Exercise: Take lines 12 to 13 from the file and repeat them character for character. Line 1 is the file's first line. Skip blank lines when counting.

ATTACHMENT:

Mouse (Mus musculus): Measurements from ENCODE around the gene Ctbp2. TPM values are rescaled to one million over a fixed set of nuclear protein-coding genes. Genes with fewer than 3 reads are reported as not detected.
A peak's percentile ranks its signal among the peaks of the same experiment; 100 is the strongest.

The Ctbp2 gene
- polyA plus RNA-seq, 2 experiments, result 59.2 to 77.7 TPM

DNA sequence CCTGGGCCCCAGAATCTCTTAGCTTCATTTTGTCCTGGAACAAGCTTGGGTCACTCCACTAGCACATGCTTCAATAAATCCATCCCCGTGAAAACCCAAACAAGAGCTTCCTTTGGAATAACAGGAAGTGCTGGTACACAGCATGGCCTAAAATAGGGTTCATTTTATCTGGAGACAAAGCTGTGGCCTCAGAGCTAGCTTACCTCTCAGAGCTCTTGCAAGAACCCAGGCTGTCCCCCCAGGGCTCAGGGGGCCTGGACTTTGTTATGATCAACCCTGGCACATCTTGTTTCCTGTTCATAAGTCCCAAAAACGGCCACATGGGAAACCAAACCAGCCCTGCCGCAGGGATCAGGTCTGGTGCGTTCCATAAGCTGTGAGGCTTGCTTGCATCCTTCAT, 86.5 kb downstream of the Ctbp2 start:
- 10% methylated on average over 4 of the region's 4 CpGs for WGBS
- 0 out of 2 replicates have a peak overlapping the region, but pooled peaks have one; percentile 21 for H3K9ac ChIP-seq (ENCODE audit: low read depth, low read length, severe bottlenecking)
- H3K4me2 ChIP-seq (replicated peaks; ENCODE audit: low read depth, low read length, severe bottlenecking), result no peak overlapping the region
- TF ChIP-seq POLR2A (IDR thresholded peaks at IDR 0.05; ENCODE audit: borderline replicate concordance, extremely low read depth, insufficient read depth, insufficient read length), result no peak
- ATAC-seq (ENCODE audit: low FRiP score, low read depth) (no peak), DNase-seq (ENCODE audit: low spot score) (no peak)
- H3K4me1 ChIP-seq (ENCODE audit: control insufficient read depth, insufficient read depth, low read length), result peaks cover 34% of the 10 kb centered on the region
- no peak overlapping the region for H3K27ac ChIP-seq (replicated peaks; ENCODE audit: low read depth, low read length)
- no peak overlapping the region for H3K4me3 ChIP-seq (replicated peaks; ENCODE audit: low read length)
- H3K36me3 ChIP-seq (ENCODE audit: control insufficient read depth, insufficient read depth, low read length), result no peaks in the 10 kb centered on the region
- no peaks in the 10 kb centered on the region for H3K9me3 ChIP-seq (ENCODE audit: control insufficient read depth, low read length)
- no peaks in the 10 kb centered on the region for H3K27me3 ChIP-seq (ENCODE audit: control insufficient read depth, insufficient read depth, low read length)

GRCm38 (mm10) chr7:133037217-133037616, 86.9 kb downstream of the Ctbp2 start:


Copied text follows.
- no peak overlapping the region for H3K27ac ChIP-seq (replicated peaks; ENCODE audit: low read depth, low read length)
- no peak overlapping the region for H3K4me3 ChIP-seq (replicated peaks; ENCODE audit: low read length)